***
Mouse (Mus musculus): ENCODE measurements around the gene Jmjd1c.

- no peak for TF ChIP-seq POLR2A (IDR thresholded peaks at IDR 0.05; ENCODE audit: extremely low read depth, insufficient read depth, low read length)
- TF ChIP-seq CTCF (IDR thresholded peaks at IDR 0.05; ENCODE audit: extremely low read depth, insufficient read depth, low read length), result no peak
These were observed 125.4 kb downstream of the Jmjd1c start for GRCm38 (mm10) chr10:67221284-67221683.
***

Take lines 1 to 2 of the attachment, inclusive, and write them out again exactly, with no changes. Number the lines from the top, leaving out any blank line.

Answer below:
Mouse (Mus musculus): ENCODE measurements around the gene Jmjd1c.

- no peak for TF ChIP-seq POLR2A (IDR thresholded peaks at IDR 0.05; ENCODE audit: extremely low read depth, insufficient read depth, low read length)